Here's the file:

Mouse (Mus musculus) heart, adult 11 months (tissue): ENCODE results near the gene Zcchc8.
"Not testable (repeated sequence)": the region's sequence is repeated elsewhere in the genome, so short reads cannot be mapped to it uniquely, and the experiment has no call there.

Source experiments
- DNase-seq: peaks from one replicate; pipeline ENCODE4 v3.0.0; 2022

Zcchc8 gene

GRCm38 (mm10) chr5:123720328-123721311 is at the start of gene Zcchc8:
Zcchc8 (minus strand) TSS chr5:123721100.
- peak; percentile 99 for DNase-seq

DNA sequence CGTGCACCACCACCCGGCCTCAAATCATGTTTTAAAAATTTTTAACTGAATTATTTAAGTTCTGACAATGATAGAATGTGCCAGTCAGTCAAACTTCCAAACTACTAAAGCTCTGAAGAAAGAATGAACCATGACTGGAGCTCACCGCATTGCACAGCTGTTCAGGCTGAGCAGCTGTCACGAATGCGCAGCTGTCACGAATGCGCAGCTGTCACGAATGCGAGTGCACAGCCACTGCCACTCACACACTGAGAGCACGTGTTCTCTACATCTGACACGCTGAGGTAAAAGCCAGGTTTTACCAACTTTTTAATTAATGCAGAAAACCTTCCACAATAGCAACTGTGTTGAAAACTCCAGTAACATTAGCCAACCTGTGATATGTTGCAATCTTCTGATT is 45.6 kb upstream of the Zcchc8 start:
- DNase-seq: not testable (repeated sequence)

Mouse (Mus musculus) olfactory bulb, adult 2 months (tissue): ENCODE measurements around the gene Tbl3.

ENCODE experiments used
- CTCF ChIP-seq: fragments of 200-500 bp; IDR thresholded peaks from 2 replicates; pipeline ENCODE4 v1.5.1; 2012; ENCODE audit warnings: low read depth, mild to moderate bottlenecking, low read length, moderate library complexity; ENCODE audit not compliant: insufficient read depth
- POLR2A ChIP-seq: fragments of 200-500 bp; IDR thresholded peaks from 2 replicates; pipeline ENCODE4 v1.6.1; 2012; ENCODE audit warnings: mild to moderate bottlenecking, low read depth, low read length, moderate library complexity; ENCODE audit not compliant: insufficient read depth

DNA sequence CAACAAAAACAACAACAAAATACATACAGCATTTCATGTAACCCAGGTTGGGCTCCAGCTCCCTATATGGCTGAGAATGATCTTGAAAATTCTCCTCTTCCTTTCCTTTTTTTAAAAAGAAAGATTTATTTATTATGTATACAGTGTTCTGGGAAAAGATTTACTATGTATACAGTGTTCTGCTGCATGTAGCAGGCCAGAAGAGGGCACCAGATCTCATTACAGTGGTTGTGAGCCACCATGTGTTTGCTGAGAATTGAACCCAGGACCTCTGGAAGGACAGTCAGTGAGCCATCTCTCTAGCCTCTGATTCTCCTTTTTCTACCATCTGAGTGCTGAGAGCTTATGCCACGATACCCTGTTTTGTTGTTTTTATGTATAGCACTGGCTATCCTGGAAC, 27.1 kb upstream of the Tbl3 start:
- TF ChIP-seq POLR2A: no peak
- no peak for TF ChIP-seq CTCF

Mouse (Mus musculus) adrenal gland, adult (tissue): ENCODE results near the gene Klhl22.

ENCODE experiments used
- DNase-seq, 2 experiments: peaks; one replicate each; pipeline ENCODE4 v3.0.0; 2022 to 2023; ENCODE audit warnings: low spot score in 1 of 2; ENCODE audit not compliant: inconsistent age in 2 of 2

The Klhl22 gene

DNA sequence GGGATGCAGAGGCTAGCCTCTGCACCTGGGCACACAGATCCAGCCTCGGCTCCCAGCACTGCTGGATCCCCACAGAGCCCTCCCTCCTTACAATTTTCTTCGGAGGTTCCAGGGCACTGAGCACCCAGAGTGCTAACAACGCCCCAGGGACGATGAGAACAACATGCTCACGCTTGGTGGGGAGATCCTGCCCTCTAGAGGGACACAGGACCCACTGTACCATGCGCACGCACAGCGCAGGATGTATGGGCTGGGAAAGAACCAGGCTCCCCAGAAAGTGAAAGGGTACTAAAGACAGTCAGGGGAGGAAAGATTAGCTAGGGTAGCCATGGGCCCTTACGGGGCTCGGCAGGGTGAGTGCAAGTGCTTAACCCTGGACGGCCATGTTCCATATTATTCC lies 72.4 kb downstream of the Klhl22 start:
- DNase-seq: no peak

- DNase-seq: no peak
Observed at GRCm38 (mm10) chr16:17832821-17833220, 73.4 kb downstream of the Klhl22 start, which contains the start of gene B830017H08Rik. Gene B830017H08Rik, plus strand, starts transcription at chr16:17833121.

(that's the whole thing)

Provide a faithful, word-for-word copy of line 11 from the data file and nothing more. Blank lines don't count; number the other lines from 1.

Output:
Mouse (Mus musculus) olfactory bulb, adult 2 months (tissue): ENCODE measurements around the gene Tbl3.